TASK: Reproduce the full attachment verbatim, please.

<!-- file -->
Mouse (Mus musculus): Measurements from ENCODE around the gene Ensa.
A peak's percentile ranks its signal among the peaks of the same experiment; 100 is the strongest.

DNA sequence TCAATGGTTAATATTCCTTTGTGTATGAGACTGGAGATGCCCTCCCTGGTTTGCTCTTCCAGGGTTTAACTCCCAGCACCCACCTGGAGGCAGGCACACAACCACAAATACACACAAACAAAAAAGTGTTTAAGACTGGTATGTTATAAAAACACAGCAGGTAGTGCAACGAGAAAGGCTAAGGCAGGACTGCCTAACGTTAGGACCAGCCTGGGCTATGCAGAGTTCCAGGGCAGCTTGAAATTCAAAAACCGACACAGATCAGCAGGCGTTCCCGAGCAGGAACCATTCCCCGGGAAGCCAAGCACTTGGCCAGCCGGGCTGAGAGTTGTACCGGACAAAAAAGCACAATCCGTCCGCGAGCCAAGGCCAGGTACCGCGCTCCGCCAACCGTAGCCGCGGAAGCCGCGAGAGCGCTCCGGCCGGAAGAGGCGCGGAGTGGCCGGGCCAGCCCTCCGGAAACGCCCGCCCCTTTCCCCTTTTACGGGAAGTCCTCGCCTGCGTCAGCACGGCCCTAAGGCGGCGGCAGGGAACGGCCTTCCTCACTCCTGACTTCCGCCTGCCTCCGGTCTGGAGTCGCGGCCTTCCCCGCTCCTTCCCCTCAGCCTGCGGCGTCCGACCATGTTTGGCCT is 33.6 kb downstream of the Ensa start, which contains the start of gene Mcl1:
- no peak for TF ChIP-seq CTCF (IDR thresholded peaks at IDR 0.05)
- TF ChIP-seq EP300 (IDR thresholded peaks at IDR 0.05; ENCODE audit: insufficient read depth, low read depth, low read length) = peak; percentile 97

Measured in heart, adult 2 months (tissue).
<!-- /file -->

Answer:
Mouse (Mus musculus): Measurements from ENCODE around the gene Ensa.
A peak's percentile ranks its signal among the peaks of the same experiment; 100 is the strongest.

DNA sequence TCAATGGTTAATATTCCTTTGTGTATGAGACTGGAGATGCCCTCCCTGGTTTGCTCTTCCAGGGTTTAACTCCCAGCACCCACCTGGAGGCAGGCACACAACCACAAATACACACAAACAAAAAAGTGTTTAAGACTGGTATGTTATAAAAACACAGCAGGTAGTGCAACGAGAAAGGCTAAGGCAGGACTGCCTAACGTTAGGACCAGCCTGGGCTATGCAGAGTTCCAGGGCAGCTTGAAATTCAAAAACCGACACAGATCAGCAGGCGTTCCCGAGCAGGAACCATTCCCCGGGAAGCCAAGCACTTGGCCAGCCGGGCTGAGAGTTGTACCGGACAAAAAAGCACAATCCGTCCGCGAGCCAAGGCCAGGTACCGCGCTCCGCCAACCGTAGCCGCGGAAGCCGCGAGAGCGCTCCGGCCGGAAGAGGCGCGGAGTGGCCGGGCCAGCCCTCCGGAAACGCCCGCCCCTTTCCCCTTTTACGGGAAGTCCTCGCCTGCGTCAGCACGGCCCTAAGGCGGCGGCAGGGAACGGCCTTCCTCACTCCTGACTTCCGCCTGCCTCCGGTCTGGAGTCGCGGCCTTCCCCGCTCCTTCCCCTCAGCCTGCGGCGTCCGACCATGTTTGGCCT is 33.6 kb downstream of the Ensa start, which contains the start of gene Mcl1:
- no peak for TF ChIP-seq CTCF (IDR thresholded peaks at IDR 0.05)
- TF ChIP-seq EP300 (IDR thresholded peaks at IDR 0.05; ENCODE audit: insufficient read depth, low read depth, low read length) = peak; percentile 97

Measured in heart, adult 2 months (tissue).